Tea for Dinner, the New England Way
Spicy Tea Leaf over Lobster
When tea comes to mind, rarely do people think of our favorite leaf as a food to be taken outside of the cup. Thanks to a 1,000 year old tradition emanating from the mountainous township of Namhsan, Myanmar, our concept of tea in America is about to change in a big way. Laphet So is aged, fermented green tea leaf that is edible and damn delicious. Yes, I mean it's edible...and you eat it. Blended with red chili and olive oil, the combination yields a versatile delicacy to be dolloped on the fanciest of foods. Spicy Tea over Lobster, an adaptation of traditional Burmese Laphet So with shrimp, is one such tea pairing that will add a huge kick of wierdly delicious flavor and umami to the rich flesh of the lobster. It's tea taken in a New England kind of way.
Step 1: cook the lobster tail
There are many ways to cook a tasty lobster tail. Yankee Magazine does a pretty good job of explaining the various options with its lobster tails advice article. In our case, I just go to the seafood counter at my local supermarket to buy a pre-cut lobster tail. I wash it thoroughly and slap a chunk of butter on the top--the top being the underside of the lobster as shown in the photo. I then wrap in some tin foil to trap the steam and broil for a few minutes so as to not overcook. You don't want your lobster to be rubbery!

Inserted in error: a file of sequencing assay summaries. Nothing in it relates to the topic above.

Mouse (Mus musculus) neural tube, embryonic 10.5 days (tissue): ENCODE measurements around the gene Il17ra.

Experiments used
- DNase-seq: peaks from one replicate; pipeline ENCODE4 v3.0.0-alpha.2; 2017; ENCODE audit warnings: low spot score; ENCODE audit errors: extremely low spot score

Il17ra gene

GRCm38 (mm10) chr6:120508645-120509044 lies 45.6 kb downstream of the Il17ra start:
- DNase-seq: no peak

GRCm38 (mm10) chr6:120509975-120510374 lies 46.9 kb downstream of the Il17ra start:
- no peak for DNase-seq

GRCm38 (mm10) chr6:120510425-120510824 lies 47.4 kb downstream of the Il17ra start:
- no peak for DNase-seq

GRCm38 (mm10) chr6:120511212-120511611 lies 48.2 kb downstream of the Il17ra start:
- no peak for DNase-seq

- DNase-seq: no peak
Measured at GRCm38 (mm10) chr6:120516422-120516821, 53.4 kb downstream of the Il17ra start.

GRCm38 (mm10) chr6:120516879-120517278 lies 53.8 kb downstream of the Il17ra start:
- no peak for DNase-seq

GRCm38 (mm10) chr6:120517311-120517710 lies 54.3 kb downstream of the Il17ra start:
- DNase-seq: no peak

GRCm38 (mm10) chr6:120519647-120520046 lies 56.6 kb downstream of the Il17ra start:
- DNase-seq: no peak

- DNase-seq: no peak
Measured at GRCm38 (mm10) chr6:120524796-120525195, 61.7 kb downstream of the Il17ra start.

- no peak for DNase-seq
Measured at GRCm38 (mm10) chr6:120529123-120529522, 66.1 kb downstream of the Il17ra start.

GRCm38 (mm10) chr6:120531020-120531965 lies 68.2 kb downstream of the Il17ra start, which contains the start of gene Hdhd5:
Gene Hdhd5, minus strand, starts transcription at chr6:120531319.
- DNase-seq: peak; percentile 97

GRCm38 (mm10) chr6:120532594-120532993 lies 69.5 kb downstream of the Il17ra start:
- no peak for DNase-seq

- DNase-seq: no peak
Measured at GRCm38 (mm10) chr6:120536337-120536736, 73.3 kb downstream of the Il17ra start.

Step 2: add Myanmar's finest 'Laphet So'
This part is easy. Order your 'Laphet So' here and simply mix up and spoon on top of the succulent lobster tail.
Step 3: plate, serve and enjoy
Spicy Tea Leaf over lobster tail works well as a first course for a special dinner. If your budget allows, you can buy a dozen tails to really impress your next dinner party or potluck. I know we'll be serving it for our family's upcoming Christmas Eve (Italian seafood night).
is co-founder of LiberatedState, our community for all things Cultured Tea Leaf, Hawai'i Loa, and tea food culture.